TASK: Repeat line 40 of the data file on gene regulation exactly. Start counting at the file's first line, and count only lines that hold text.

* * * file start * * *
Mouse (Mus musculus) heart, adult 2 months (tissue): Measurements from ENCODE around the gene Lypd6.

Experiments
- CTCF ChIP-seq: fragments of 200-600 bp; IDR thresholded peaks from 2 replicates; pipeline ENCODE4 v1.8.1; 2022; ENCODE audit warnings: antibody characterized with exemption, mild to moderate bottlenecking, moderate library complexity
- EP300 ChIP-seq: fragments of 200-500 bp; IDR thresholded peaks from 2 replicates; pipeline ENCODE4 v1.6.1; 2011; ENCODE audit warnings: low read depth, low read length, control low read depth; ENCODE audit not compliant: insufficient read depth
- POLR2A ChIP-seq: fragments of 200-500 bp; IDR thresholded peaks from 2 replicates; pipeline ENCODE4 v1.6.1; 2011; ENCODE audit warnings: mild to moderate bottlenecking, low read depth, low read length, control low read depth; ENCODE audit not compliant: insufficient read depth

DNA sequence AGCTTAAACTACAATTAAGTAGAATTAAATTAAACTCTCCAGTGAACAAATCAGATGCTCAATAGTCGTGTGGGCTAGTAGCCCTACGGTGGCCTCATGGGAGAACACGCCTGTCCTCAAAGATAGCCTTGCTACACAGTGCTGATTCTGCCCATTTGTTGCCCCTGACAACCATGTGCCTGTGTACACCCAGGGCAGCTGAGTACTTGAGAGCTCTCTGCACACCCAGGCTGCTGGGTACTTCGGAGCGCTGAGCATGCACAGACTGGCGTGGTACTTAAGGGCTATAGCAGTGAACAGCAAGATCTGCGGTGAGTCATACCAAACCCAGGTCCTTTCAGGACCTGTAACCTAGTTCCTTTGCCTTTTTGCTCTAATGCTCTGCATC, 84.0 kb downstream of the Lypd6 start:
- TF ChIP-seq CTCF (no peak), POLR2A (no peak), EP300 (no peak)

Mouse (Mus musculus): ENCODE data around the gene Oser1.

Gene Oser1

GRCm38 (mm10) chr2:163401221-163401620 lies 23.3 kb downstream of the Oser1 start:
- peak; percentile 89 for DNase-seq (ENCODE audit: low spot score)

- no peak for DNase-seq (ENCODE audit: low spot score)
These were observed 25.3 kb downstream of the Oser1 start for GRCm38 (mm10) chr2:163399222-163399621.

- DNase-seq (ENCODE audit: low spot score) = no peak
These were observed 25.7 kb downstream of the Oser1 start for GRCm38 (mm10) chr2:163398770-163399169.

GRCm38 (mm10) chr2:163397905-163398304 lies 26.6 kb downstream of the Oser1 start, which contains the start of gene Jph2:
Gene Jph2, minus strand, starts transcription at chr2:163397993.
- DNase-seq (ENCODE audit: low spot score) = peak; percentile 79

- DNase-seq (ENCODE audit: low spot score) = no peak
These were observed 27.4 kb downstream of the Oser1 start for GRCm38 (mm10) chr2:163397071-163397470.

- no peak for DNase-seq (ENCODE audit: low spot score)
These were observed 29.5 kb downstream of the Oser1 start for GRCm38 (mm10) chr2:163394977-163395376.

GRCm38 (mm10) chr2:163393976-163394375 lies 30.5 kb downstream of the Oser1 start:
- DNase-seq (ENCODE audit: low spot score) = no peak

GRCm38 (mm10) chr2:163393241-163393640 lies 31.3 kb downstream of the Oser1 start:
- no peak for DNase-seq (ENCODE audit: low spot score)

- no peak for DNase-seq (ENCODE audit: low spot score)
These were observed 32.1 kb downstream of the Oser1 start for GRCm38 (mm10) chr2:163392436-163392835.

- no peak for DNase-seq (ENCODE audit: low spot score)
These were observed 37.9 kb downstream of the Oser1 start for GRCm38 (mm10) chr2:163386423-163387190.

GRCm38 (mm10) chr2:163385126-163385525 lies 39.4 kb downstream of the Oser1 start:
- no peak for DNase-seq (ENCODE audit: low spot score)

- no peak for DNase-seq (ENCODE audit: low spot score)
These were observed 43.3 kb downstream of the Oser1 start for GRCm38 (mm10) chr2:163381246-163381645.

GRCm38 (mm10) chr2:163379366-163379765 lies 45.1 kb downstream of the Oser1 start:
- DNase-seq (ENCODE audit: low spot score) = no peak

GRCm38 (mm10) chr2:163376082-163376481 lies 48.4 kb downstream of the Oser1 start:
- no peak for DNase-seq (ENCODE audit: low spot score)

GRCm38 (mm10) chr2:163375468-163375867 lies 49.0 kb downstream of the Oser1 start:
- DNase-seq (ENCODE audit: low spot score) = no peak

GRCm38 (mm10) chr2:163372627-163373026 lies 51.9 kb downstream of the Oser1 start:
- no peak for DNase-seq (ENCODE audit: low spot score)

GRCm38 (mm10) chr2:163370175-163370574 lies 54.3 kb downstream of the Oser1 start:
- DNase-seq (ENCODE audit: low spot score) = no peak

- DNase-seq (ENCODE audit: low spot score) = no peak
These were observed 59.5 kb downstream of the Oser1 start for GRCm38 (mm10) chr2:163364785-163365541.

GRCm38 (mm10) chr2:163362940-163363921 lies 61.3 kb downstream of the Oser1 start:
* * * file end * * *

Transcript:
- DNase-seq (ENCODE audit: low spot score) = no peak